Yes, the Father and the Son are one and there is no contradiction between them. Do these passages support that God loves all men without exception? The Father deliberately withholds the means of grace from the overwhelming majority of mankind and Jesus the Son teaches in parables in order that what the Father has ordained comes to pass. Before Jacob and Esau where born, in eternity it is written that God loved Jacob and hated [Grk: miseo Esau. The reason given why God loved the one and hated the other is so His election (unto salvation) would come to pass. So... are you going to maintain that God loved Esau who God says He hated and predestined that he, Esau, would be cast into hell and eternal punishment? In Eph 1:4-6 it is written that God from all eternity set His love upon the elect (predestination) in Christ unto the adoption of sons. God's love is incomprehensible for the very reason that it is discriminatory. Likewise, grace given is salvation infallibly applied to those whom God loved from all eternity. And, Jesus was sent to redeem all those whom the Father gave Him... NOT "for the world" = every man, woman and child who has ever lived, is living or will live in the future. They question you are in need of asking is not "How could God hate anyone?", but rather, "How could God love anyone?" And once the Spirit of God Who is one with the Father and the Son has revealed to you how odious you are in the nostrils of Almighty God, you will then undoubtfully ask, "How could God ever set His love upon me?"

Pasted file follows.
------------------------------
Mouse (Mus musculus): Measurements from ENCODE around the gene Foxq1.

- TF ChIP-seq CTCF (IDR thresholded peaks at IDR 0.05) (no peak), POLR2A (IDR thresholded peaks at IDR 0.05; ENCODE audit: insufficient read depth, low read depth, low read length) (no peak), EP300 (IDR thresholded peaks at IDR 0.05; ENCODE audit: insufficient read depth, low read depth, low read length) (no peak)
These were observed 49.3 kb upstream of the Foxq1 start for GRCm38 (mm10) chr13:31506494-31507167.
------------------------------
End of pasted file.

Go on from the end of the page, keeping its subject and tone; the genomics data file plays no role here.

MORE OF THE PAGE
You would have to seek permission to publish the article by Dr. David Engelsma; THE ‘WORLD’ OF JOHN 3:16 DOES NOT MEAN ‘ALL MEN WITHOUT EXCEPTION’.

My views are those held by the Reformers and Puritans and which are found in the great Confessions and Catechisms of the Protestant Reformation. They are not unique to me. I was 'taught' what you believe at present but rather quickly dismissed them after reading the Bible over and over again, comparing Scripture with Scripture; aka: The Analogy of Faith". And, I learned one of the most foundational axioms of biblical hermeneutics..... CONTEXT determines the meaning of words.

Originally Posted by alan parsonage
One further point is I believe that 10 x used expression. (so very important then ?), 'the Foundation of The World (kosmos)' refers to the the Abrahamic Covenant, so is consistent with your view that Kosmos can mean, at least in part, the elect (kosmos) '- they being able to come into existence by this covenant. Hence the Foundation of the World. Do you agree?